JM: This whole process is all new for me. So it’s been interesting and it’s been quite a journey. There’s so many movies out there these days. For a short film festival they’ll have 3000 entries. It’s really something so, just to get in is just a really big deal. Because what I am finding is that the bigger festivals, like Sundance, Slamdance, Seattle and Tribecca, with the big ones I think there’s a lot of politics involved. I know that with Sundance, people who’ve had films in before already get to show their film. They get a pre-screening. There’s a lot of politics and you really just have to submit your film everywhere.
I’m learning that some of the festivals aren’t as good or well attended so doing that whole process has been a cool learning experience. I’m trying to get in some more festivals and it’s been really great meeting people and getting to talk to them about what their experiences have been. Then, after that maybe I’ll post it online somewhere.
I love to get as many people to see it in the theater because that’s the most exciting way. Down the road maybe, I have a website for the film which is where the trailer is, and I think that I could post it there. At some point I’ll have it out there for people to watch on their computer. Ultimately you want people to see what you’ve filmed and get their feedback. You made this thing, you want it out there in the world. I’m just really exploring. There’s so many ways people are experiencing films these days. It’s kind of wild.
RG: So what’s next for you acting wise? Do you have anything going on?
JM: I do I do. I’m really excited, but I just got a call yesterday and am now currently in negotiations for a new horror film. If everything works out, I’ll be playing the local sheriff. I’m really, really excited. So hopefully, I’ll be going down to Shreveport, LA.to start shooting. It should be a lot of fun.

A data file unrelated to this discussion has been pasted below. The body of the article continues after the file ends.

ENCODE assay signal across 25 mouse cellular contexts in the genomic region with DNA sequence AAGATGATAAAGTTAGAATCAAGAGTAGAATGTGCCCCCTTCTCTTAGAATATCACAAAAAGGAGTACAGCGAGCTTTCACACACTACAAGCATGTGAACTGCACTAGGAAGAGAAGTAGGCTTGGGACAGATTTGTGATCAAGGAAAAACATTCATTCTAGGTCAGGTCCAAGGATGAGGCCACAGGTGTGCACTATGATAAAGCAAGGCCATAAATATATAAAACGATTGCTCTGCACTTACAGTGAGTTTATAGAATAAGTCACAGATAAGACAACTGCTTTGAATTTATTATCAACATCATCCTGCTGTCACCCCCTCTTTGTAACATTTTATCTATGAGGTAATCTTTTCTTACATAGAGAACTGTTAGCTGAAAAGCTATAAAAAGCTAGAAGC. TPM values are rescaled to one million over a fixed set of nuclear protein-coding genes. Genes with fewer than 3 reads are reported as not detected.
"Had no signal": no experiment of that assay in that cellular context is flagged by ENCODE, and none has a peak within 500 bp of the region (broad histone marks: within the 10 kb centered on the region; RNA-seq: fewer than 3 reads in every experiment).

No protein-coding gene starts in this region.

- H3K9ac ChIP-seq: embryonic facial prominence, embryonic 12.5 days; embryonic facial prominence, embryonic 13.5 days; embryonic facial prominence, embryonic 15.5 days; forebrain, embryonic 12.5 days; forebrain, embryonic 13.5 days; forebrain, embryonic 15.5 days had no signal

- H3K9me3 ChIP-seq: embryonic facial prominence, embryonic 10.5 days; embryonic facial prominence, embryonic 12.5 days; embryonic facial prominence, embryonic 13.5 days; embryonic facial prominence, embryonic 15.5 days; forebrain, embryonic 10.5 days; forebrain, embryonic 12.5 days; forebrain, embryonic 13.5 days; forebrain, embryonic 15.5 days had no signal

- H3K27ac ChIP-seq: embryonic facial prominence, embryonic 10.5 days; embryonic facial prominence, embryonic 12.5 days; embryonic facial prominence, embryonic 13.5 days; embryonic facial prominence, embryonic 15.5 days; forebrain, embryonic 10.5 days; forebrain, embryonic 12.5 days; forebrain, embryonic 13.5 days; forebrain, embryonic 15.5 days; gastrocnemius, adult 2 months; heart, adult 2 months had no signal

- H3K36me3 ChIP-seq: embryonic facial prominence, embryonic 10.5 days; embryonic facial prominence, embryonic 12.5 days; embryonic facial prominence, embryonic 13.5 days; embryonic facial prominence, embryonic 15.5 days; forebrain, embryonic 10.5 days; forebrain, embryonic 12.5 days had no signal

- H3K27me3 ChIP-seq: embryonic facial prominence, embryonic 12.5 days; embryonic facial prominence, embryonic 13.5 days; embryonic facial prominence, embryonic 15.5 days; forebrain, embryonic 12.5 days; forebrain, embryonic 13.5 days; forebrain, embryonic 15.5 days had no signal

RG: Is this your first step into the horror genre?
JM: Actually, one of my first jobs when I was starting out, the Italian filmmaker Dario Argento, he did a movie called Two Evil Eyes and I’m in that. I was in the story with Harvey Keitel and I play this detective. It’s a riff on an Edgar Allen Poe story and it was pretty cool because it was before Harvey’s career really took off.
RG: It seems like filming a horror movie would be a lot of fun.
JM: Oh yeah, because it’s so silly when you’re doing it. I think it’ll be a lot of fun.
RG: I can’t imagine trying to act scared and scream and act like you’re running for your life when some Joe Shmoe is off-screen to the left eating a sandwich or something like that.
JM: Exactly. That’s what it’s going to be. It should be a lot of fun. And I’ve also got a little part that’s recurring right now. They just started airing the series this summer called Love Bites on Thursday nights (10pm on NBC). It’s an anthology comedy by a Sex and the City writer and I play the chef in one of the stories when they go to New York. I’m in 4 or 5 episodes. So yeah things are ok at the moment. I’m pretty busy right now.
RG: You’ve got quite the resume so it seems like things are going well, so I’m happy to hear that.
JM: Thanks, I think like anything, if you don’t leave the room, if you just stick at it, something has to just keep coming.
RG: And you’re like the go to guy for the law enforcement characters.
JM: Oh totally. That is my bread and butter, my god. I’m just waiting to be 3rd banana on some cop show. I don’t want to be the main guy, I just want to be one of the guys in the office. That would be my dream. Military or detective, you can’t beat it with me. You know it’s funny, I was riding up an elevator going to an audition in an old building in downtown L.A.and the elevator woman looked at me and said “are you the police?” I was auditioning for a role as an FBI guy in this suit and she didn’t know. She literally just thought I was an FBI guy. She asked me if I was with the FBI. I said no but I play one on TV. It was so ridiculous. I thought ‘oh my god, even the women on the elevator thinks I’m a cop’. Once in a while they let me be the perp though.
RG: Well that’s all I have for you Jim, thanks so much for taking the time to talk with me today.
JM: Hey, it was great talking to you and thanks for doing this.
That concluded the bulk of our conversation but we did continue on for a tad longer talking shop about Twitter and Facebook and other random topics. If you find that a theater near you is showing Heavy Lifting, I highly recommend checking it out. In the meantime, you can check out the website, or watch the trailer below.
Many thanks to Jim for giving up his time and giving me the opportunity to watch his film and to talk with him about it. It’s much appreciated!Chuma Hunter-Gault, Heavy Lifting, Interviews, James MacDonald, Jenny O'Hara